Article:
How does the court system of Malaysia work?

The hierarchy of courts of Malaysia starts with the Magistrates Court as the first level followed by the High Court, Court of Appeal and the Federal Court of Malaysia, which is the highest level. The High Court, Court of Appeal and the Federal Court are superior courts, while the Magistrates Court and the Sessions Court are subordinate courts. There are also various other courts outside of the hierarchy. There are the Penghulu's Courts, the Syariah Courts and the Native Courts. A court, which is paralleled in jurisdiction with the Magistrates' Court, is the Juvenile Court. Generally, there are two types of trials, namely criminal and civil. (a) The Federal Court The Federal Court hears appeals from the Court of Appeal. | (b) The Court of Appeal The Court of Appeal hears appeals from the High Court relating to both civil and criminal matters. | (c) The High Court A) CIVIL JURISDICTION B) CRIMINAL C) APPELLATE JURISDICTION JURISDICTION The High Court has jurisdiction to try all civil The High Court may The High Court may matters but generally hear all matters but hear appeals from the confines itself to matters generally confines itself Magistrates and on which the Magistrates to offences on which the Sessions Courts in both and Sessions Courts Magistrates and civil and criminal have no jurisdiction. Sessions Courts have matters. These include matters no jurisdiction, for relating to divorce and instance, offences which matrimonial cases, carry the death penalty. appointment of guardians of infants, the granting of probate of wills and testaments and letters of administration of the estate of deceased persons, bankruptcy and other civil claims where the amount in dispute exceeds RM250,000. ««««««««««««««««««««««««««««««««.

y y where the offence is punishable by a fine only . disputes between landlord those punishable by death. | (e) The Magistrates Court The Magistrates Courts deal with the vast majority of cases. Superior court Federal Court The Federal Court is the highest court in Malaysia. where the offence provides for a term of imprisonment not exceeding ten (10) years.000.000. both civil and criminal. RM25. A) CIVIL JURISDICTION (B) CRIMINAL JURISDICTION A Magistrates Court may hear a civil A Magistrates Court may hear case when the amount in dispute criminal matters of the following does not exceed. impose a term of imprisonment exceeding five (5) years. and distress actions. A Magistrate may not. The Sessions Court may also hear other matters where the amount in dispute exceeds RM25.this would cover the majority of traffic offences.000 you may wish to file your claim in the small claims division of the Magistrates Court. however.! (d) The Sessions Court (A) CIVIL JURISDICTION (B) CRIMINAL JURISDICTION A Sessions Court may hear any civil A Sessions Court has jurisdiction to matter involving motor vehicle try all criminal offences EXCEPT accidents.000 but does not exceed RM150. and sit in almost all major towns in Malaysia. nature: Where the amount claimed does not exceed RM5. If you do so however. . you must be prepared to conduct the case yourself. The Federal Court may hear appeals of civil decisions of the Court of Appeal where the Federal Court grants leave to do so. and tenant. as legal representation is not permitted.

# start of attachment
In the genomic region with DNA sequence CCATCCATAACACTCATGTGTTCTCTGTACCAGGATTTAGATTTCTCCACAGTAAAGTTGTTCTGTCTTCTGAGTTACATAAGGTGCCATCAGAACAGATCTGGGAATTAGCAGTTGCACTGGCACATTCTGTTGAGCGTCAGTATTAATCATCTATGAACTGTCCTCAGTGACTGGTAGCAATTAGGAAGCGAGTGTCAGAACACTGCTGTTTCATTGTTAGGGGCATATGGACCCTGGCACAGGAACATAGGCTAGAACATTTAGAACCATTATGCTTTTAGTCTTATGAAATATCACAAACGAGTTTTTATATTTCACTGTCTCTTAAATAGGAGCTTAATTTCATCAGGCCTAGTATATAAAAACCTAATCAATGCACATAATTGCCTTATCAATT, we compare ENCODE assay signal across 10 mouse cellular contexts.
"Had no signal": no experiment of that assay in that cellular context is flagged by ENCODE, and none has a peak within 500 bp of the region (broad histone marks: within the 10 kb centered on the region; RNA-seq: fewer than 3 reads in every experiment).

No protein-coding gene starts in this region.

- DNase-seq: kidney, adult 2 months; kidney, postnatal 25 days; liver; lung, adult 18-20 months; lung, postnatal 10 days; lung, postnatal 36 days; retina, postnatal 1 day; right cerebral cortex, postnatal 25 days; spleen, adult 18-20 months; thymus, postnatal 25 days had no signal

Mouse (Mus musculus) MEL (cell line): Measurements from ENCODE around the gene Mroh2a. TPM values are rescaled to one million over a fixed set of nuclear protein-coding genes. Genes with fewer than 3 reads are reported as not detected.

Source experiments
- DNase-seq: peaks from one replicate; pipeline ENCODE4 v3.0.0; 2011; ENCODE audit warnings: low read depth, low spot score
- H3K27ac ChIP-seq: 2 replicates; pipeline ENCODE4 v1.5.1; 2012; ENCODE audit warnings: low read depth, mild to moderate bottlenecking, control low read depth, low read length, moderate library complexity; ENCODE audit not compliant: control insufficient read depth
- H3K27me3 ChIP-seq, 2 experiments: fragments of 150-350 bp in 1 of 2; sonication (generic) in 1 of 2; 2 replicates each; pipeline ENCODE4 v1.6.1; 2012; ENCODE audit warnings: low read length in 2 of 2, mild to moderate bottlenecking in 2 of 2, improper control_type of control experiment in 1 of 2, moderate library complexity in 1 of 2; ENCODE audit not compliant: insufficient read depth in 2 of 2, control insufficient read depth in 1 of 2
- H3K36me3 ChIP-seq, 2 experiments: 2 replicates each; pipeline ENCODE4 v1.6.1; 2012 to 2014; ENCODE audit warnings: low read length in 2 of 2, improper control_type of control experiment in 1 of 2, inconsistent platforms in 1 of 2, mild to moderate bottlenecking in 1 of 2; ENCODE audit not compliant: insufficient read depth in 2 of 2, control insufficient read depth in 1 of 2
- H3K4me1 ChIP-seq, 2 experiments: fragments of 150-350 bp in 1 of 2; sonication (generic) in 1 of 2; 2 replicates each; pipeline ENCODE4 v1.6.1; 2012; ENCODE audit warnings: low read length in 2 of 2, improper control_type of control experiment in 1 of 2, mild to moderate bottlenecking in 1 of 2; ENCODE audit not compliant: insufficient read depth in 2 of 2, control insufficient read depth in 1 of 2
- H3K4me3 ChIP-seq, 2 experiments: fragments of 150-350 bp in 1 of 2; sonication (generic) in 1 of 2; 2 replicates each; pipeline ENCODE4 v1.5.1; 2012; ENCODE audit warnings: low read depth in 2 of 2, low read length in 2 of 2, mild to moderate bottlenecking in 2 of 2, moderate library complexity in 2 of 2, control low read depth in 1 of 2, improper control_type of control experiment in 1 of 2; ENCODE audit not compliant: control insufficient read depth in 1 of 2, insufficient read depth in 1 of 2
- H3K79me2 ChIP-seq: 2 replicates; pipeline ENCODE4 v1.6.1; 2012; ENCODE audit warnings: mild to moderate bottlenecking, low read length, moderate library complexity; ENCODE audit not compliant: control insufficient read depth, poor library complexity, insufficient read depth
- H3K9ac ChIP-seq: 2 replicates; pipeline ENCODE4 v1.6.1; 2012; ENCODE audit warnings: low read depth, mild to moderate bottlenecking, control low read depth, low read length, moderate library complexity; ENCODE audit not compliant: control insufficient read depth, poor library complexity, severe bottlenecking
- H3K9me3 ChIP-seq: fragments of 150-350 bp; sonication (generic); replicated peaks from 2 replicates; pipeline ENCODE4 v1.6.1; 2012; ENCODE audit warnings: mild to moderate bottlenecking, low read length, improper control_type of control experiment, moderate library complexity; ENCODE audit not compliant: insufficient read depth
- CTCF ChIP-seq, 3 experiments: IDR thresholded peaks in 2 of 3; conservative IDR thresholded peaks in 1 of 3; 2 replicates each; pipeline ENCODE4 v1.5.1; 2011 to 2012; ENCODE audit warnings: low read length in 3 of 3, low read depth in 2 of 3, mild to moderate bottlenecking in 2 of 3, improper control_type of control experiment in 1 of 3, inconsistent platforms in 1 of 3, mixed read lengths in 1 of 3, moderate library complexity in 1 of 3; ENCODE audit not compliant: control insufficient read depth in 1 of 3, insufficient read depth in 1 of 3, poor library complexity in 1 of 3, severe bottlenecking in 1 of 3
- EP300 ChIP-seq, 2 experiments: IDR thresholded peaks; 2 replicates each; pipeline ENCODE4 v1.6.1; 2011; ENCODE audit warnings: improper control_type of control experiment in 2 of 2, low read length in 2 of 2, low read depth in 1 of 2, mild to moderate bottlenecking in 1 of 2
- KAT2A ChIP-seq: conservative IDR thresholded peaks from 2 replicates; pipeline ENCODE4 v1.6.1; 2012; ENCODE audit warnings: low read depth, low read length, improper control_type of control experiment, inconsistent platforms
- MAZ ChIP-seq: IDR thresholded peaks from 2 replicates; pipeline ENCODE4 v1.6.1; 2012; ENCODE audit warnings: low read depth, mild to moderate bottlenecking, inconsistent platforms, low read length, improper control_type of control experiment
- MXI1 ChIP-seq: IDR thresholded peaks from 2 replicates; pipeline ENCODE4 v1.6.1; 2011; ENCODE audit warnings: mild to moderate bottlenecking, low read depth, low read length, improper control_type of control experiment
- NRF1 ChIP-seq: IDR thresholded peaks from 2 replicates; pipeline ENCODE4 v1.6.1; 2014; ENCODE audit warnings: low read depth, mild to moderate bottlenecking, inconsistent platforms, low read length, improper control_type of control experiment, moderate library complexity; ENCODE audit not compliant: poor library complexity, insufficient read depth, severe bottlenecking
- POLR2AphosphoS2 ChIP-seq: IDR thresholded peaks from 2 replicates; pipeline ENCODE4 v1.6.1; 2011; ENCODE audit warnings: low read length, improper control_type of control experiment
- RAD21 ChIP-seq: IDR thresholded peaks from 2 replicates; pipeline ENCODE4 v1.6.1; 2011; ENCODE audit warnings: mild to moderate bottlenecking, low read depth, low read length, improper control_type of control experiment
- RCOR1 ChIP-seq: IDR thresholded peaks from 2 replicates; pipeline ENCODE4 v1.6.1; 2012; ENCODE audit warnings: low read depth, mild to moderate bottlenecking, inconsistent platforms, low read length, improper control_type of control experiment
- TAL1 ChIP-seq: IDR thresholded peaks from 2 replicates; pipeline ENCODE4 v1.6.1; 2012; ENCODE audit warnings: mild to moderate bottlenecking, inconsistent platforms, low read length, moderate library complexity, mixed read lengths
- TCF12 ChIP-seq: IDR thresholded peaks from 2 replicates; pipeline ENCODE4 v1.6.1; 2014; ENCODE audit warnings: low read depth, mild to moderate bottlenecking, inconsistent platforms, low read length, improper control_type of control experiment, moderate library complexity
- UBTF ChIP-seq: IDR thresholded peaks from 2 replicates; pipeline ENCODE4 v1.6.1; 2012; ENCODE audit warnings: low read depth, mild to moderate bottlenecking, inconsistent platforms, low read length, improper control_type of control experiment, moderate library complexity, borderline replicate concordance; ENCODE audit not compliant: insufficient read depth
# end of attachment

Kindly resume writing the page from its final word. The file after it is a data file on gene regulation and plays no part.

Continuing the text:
other than actions involving motor vehicle accidents.The Court of Appeal also hears appeals of criminal decisions of the High Court. The High Courts have unlimited civil jurisdiction.000. landlord and tenant disputes and distress. legitimacy of persons. guardianship or custody of children. wills and letters of administration of estates. and do not enjoy similar protection under the Constitution. The High Courts hear all matters relating to:       the validity or dissolution of marriage (divorce) and matrimonial causes. The High Courts have unlimited jurisdiction in all criminal matters other than matters involving Islamic law. but only in respect of matters heard by the High Court in its original jurisdiction (i. the judgment or order relates to costs only. The High Courts have original jurisdiction in criminal cases punishable by death.e. It is the court of final jurisdiction for cases which began in any subordinate courts. grants of probate.The Federal Court also hears criminal appeals from the Court of Appeal. Cases are heard by a single judge in the High Court. Court of Appeal The Court of Appeal generally hears all civil appeals against decisions of the High Courts except where against judgment or orders made by consent. and the appeal is against a decision of a judge in chambers on an interpleader summons on undisputed facts. the leave of the Court of Appeal must first be obtained.000. High Courts The two High Courts in Malaysia have general supervisory and revisionary jurisdiction over all the Subordinate Courts. where the case has not been appealed from the Subordinate Courts). and generally hear actions where the claim exceeds RM250. In cases where the claim is less than RM250. . An application for a judicial review is applied in this court. specific performance or rescissions of contracts. injunctions. bankruptcy and matters relating to the winding-up of companies. While High Court judges enjoy security of tenure. and jurisdiction to hear appeals from the Subordinate Courts in civil and criminal matters. judicial commissioners are appointed for a term of two years. or by a judicial commissioner.